The Globe's monthly roundup of research from business schools.
As the high-school year winds down, teenagers will begin hitting the job market, some of them for the first time. Past research has shown that the skills they develop and contacts they make in these entry-level positions could set them up for success later in their careers.
But for some, these jobs can pose a physical risk, and it's the youngest workers who are most vulnerable, says Nick Turner, a professor at the University of Calgary's Haskayne School of Business.
"It's a double-edged sword," he says.
Dr. Turner, along with University of Regina business professor Sean Tucker and Kevin Kelloway, a professor of management and psychology at Saint Mary's University in Halifax, conducted an online survey of more than 19,500 employed Canadians between the ages of 15 and 25. About one-third of respondents reported having sustained at least one minor workplace injury such as cuts, burns and sprains in the previous four weeks. The youngest group, those between the ages of 15 and 18, reported more frequent injuries than their older colleagues.
The reason Dr. Turner and his co-authors focused on minor injuries rather than serious ones is because they are more common, they are a predictor of more severe injuries and they are a barometer of overall workplace safety. "I think it speaks to more generally how the employer and supervisor think about and deal with safety," Dr. Turner says.
The youngest respondents in the survey also reported being less likely to speak up when faced with hazardous work conditions, less likely to comply with safety regulations and procedures such as wearing protective clothing, and more likely to take short-cuts that could threaten personal safety.
There was little difference in the frequency of accidents cited by young men and women. However, young men were more likely to speak up about workplace hazards and to comply with safety procedures; yet, they also reported more incidents of safety neglect.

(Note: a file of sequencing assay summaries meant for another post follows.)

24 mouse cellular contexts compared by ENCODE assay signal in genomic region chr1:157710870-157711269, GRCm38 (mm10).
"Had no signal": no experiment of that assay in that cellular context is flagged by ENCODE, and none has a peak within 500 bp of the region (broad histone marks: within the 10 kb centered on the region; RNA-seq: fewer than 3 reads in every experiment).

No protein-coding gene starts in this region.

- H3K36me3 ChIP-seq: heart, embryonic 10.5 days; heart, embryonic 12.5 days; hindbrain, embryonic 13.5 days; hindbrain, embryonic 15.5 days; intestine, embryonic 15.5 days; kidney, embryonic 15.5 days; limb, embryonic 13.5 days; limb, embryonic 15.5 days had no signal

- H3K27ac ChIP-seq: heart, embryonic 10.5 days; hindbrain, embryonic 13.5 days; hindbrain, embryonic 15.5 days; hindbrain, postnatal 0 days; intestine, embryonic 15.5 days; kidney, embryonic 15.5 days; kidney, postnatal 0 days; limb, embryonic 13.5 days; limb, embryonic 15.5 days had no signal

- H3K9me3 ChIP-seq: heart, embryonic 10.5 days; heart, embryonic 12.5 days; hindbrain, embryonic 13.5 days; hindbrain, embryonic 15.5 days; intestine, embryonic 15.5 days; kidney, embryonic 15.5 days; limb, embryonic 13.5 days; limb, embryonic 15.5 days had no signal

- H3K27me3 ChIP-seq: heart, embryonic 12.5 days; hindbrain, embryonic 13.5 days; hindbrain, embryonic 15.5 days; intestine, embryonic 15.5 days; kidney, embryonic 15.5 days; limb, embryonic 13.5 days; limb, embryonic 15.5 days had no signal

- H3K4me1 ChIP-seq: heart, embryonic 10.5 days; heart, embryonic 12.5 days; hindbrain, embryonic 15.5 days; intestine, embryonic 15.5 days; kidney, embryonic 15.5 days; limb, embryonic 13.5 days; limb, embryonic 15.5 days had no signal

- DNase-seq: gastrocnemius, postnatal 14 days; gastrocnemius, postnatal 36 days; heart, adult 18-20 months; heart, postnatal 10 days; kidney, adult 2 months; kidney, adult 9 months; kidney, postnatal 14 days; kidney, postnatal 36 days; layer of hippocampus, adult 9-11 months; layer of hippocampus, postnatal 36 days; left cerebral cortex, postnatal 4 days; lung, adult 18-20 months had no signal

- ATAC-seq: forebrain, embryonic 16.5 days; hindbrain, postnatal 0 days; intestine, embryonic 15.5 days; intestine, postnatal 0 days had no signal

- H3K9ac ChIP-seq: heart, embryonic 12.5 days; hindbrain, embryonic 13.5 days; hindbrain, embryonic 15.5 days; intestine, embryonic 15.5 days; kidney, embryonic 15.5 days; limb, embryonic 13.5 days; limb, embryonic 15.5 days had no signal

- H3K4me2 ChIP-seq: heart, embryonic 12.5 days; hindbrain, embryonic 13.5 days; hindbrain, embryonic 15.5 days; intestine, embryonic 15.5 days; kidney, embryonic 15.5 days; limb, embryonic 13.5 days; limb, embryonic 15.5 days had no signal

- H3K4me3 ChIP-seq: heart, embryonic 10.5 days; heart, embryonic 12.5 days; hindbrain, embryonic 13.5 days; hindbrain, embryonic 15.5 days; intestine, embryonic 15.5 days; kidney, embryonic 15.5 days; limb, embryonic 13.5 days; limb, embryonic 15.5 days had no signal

The reason for the discrepancy, explains Dr. Turner, is that young men tend to select jobs that expose them to greater physical harm than young women do. Young men also tend to be bigger risk takers at that age, he adds.
The findings should serve as an eye-opener for employers and managers and encourage them to think seriously about health and safety, especially when it comes to their youngest and most vulnerable employees. Because young people usually hold part-time or seasonal positions, they "are often seen as being at the periphery of the organization," and not top of mind when it comes to training, Dr. Turner says. "There are lots of things employers can do to encourage workplace safety through design of work, supervision and training provided."
What's more, when young workers feel valued and committed to an organization, they are more likely to speak up about potential hazards, which can help prevent future injuries, he adds.
The study was published in the June issue of the Journal of Safety Research. Dr. Turner and Dr. Tucker are conducting a follow-up study for the Workers Compensation Board of Manitoba that will track young workers for 15 months to learn about their long-term experiences with workplace safety.
Why Bono gets a bad rap for doing good
Ever since Bob Geldof and dozens of other 1980s musicians got together to raise funds in support of African famine relief, social responsibility has come to be seen as part and parcel of the music industry.